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March 30, 2010

All you can eat Buffet

Filed under: agriculture, social change — neosurya @ 19:40

Jyostna and I were watching the Discovery Travel channel last night. Why we are watching travel, you ask… We find most channels doling out rubbish; Even National Geographic has become voyeuristic at times, or a fear fantasy (assassination this [1], behind the bars that [1], hot rods, boys toys etc). Travel and cooking seem to be the only sane things on the TV. That will change soon, I guess.

Anyhow, we are watching Discovery Travel one Monday evening, and they had this special on “All you can eat buffets” [1]. Pretty harmless, one may think. Until my wife muttered – “What a country we left behind”. I realized that such buffets are possible only in USA. I have not traveled a whole lot, but within India at least I have rarely seen an all you can eat buffet except at weddings. And even then, the buffet is frowned upon in traditional South Indian weddings.

Then there were a few other things that I recalled about buffets: (1) Any food left at the end of business has to be thrown out. (2) There is immense wastage if the business makes an error in predicting their estimates. (3) Cooking different foods under one roof is a supply chain nightmare, and comes at a huge carbon footprint. I mean – think of crab legs for a few thousand people in Las Vegas. Nevada does not have such a large population of crabs, and they definitely cannot get them from the Grand Canyon.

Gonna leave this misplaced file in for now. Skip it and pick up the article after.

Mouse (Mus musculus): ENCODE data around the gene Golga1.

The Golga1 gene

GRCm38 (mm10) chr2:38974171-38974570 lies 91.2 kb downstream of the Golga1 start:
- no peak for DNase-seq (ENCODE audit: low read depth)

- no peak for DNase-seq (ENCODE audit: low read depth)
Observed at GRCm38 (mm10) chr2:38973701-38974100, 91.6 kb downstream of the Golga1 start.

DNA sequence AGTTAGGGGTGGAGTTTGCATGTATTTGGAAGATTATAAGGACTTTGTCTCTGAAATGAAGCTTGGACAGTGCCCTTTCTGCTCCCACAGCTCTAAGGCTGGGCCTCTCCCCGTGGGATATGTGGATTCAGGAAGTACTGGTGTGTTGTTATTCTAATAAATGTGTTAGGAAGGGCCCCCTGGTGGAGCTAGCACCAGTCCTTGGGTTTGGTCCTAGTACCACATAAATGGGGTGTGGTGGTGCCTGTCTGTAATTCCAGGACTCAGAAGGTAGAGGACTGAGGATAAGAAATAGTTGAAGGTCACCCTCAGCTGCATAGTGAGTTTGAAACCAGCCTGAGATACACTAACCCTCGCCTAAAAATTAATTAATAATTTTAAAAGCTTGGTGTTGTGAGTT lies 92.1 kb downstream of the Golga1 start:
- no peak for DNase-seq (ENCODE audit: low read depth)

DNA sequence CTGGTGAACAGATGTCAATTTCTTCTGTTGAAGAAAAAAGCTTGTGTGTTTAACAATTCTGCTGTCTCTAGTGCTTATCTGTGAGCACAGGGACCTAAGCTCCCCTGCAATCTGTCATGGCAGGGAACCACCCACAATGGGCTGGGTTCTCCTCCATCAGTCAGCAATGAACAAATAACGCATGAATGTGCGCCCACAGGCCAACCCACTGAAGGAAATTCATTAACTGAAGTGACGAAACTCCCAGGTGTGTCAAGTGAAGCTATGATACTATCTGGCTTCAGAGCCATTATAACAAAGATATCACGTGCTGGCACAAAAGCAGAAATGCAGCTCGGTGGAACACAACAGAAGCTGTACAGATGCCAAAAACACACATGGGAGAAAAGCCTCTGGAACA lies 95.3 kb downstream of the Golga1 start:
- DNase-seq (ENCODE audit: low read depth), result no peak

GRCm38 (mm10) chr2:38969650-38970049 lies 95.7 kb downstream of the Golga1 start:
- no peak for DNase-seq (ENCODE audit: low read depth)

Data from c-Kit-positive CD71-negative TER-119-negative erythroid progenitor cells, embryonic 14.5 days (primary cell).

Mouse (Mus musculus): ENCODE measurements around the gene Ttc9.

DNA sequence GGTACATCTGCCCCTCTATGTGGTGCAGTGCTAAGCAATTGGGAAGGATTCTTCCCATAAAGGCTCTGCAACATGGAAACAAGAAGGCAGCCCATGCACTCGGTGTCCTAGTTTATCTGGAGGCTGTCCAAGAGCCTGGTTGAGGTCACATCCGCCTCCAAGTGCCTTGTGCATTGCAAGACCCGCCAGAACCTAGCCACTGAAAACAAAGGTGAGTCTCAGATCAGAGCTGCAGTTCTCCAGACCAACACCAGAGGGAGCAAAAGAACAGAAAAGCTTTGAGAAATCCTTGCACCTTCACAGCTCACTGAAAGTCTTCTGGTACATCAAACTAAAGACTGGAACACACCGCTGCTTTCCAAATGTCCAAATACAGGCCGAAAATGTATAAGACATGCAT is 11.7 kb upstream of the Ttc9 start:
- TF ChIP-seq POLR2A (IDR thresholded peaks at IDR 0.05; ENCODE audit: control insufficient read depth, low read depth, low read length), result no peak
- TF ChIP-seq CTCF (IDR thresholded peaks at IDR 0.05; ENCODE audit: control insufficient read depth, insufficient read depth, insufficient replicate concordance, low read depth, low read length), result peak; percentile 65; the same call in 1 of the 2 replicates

Looks like there are other locations around the world where all-you-can-eat Buffets are available [URL here: 1]. These are, however mostly in the “developed” countries. I do not like such large-scale wastage. Not to say that I do not enjoy food; I do enjoy it… And I wonder what a food connoisseur ought to do in this case…

March 26, 2010

Rabbi Shergills song – Jinhe Naaz hai Hind Par Woh Kahaan Hai?

Filed under: social change — neosurya @ 18:13

A singer sang then (1957, Movie: Pyasaa, Director: Guru Dutt, Lyrics: Sahir Ludhianvi)….

A singer sang now (2008, Private album)….

The lyrics have changed, and the context of these songs are completely different but the despair and feelings behind the songs remain same. Except, when Dutt pictured his song, he talked only about the prostitution that was apparent. Rabbi talks about something that is a lot more subtle and a lot more potent at danger. Several blogs have elaborated on what Rabbi Sherigll says about Bilqis Yakoob Rasul, Manjunath Shanmugham, Satydendra Dubey and Navleen Kumar [1, 2, 3]. Issues have certainly changed, but the artists observation about the callous nature of people remains true, and in the modern times it is even more grave.

A related song is “Ganga Behti Ho Kyon”, by Bhupen Hazarika:

The song by Bhupen Hazarika has a very nice history [1]. The song had been inspired from Robeson’s “Ol’ Man River”, whom Bhupen Hazarika had met while studying at Columbia. I wonder where those poets are now? Maybe working as BPO operators, or worse, Engineers (and IAS officers)… who are busy in building a new, concrete tomorrow.

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